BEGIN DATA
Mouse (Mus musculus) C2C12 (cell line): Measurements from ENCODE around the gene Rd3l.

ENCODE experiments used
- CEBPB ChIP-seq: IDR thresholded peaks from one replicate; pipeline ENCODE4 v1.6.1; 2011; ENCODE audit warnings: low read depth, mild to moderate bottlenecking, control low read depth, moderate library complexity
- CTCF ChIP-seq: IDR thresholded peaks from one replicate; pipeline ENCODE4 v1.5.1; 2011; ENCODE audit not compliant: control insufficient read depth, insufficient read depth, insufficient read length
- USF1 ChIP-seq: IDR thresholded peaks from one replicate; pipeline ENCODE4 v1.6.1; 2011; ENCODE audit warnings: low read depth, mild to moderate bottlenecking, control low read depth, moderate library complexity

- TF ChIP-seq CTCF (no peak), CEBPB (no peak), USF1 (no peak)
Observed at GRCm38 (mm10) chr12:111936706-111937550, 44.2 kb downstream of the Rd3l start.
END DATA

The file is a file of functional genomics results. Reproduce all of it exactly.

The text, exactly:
Mouse (Mus musculus) C2C12 (cell line): Measurements from ENCODE around the gene Rd3l.

ENCODE experiments used
- CEBPB ChIP-seq: IDR thresholded peaks from one replicate; pipeline ENCODE4 v1.6.1; 2011; ENCODE audit warnings: low read depth, mild to moderate bottlenecking, control low read depth, moderate library complexity
- CTCF ChIP-seq: IDR thresholded peaks from one replicate; pipeline ENCODE4 v1.5.1; 2011; ENCODE audit not compliant: control insufficient read depth, insufficient read depth, insufficient read length
- USF1 ChIP-seq: IDR thresholded peaks from one replicate; pipeline ENCODE4 v1.6.1; 2011; ENCODE audit warnings: low read depth, mild to moderate bottlenecking, control low read depth, moderate library complexity

- TF ChIP-seq CTCF (no peak), CEBPB (no peak), USF1 (no peak)
Observed at GRCm38 (mm10) chr12:111936706-111937550, 44.2 kb downstream of the Rd3l start.